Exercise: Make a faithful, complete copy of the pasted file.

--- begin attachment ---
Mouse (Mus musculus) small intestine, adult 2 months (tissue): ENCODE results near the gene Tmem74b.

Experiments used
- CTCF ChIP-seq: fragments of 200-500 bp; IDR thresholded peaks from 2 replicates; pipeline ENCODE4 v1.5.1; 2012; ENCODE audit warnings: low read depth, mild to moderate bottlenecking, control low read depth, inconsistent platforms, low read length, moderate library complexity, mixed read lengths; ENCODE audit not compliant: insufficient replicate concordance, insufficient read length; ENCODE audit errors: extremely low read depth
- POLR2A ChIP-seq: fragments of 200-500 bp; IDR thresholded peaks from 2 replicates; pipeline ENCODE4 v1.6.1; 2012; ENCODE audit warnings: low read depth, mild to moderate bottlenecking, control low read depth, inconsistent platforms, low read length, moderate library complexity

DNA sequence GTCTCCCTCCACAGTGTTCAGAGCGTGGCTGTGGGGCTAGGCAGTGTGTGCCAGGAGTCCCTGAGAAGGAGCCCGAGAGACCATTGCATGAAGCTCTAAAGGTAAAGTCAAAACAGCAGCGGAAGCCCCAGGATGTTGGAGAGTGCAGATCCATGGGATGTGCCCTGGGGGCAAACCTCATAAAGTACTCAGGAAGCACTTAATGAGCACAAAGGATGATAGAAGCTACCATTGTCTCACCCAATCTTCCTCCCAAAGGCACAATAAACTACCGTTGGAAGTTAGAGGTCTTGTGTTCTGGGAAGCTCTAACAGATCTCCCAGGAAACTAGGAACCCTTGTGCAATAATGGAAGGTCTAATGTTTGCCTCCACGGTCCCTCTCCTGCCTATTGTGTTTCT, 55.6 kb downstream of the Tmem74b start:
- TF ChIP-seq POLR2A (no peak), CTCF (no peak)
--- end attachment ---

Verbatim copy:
Mouse (Mus musculus) small intestine, adult 2 months (tissue): ENCODE results near the gene Tmem74b.

Experiments used
- CTCF ChIP-seq: fragments of 200-500 bp; IDR thresholded peaks from 2 replicates; pipeline ENCODE4 v1.5.1; 2012; ENCODE audit warnings: low read depth, mild to moderate bottlenecking, control low read depth, inconsistent platforms, low read length, moderate library complexity, mixed read lengths; ENCODE audit not compliant: insufficient replicate concordance, insufficient read length; ENCODE audit errors: extremely low read depth
- POLR2A ChIP-seq: fragments of 200-500 bp; IDR thresholded peaks from 2 replicates; pipeline ENCODE4 v1.6.1; 2012; ENCODE audit warnings: low read depth, mild to moderate bottlenecking, control low read depth, inconsistent platforms, low read length, moderate library complexity

DNA sequence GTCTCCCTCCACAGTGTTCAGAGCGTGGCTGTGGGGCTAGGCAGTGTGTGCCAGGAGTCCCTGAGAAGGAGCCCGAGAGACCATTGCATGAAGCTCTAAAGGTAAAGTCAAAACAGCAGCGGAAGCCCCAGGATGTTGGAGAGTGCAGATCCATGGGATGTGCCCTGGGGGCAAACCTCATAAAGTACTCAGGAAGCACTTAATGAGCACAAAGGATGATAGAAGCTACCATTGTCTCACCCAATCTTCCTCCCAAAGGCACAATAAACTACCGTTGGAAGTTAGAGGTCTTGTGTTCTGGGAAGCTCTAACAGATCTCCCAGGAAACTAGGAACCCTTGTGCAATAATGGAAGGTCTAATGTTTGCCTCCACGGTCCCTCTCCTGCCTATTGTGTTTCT, 55.6 kb downstream of the Tmem74b start:
- TF ChIP-seq POLR2A (no peak), CTCF (no peak)